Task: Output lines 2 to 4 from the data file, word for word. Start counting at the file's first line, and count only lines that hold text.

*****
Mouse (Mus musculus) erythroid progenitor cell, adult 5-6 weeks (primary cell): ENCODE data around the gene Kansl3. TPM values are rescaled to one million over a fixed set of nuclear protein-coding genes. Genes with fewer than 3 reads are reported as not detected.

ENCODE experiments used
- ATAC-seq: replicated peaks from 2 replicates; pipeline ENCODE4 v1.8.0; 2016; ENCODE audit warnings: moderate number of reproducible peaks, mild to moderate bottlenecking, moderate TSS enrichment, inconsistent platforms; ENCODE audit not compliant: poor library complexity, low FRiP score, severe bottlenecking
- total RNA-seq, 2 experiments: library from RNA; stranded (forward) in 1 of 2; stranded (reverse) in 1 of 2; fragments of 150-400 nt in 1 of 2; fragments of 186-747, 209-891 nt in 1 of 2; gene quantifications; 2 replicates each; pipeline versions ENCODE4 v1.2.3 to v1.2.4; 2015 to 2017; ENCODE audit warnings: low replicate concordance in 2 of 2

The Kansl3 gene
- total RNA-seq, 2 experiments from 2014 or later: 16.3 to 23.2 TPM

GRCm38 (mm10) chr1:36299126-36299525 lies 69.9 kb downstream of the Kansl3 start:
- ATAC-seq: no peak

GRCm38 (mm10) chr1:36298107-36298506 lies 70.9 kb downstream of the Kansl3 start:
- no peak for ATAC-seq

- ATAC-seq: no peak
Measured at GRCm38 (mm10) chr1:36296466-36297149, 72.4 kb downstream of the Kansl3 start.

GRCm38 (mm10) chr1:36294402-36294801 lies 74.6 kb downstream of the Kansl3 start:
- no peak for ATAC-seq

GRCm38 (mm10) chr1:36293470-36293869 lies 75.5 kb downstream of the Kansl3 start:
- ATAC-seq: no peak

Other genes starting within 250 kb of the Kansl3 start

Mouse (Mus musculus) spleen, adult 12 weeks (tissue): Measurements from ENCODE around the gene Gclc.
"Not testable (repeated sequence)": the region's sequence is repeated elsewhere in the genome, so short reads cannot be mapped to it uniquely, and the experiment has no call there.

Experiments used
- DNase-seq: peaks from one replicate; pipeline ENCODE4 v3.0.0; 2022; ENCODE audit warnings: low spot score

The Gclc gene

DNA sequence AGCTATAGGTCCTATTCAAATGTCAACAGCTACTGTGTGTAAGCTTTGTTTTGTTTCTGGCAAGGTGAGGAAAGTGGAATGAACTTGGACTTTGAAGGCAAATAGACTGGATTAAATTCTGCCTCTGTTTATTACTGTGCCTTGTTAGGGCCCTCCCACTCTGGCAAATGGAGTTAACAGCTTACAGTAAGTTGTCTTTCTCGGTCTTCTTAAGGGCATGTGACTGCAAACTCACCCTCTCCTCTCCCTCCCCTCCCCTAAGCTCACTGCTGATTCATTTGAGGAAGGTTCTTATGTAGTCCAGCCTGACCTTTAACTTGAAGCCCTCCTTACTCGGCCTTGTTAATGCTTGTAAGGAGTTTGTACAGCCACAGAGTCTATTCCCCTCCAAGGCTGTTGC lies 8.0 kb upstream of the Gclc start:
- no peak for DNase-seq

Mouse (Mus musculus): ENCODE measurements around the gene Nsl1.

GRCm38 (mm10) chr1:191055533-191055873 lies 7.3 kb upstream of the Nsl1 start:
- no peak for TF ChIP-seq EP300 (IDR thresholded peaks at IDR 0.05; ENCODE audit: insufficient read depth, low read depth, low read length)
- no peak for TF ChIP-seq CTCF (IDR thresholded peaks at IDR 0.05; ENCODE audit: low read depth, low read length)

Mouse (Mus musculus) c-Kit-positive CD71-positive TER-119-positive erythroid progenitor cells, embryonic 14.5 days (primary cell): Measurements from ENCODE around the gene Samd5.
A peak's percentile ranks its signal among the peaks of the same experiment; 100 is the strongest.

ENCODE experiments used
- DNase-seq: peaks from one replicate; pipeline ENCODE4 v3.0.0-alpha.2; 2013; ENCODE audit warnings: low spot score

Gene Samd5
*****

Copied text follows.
ENCODE experiments used
- ATAC-seq: replicated peaks from 2 replicates; pipeline ENCODE4 v1.8.0; 2016; ENCODE audit warnings: moderate number of reproducible peaks, mild to moderate bottlenecking, moderate TSS enrichment, inconsistent platforms; ENCODE audit not compliant: poor library complexity, low FRiP score, severe bottlenecking
- total RNA-seq, 2 experiments: library from RNA; stranded (forward) in 1 of 2; stranded (reverse) in 1 of 2; fragments of 150-400 nt in 1 of 2; fragments of 186-747, 209-891 nt in 1 of 2; gene quantifications; 2 replicates each; pipeline versions ENCODE4 v1.2.3 to v1.2.4; 2015 to 2017; ENCODE audit warnings: low replicate concordance in 2 of 2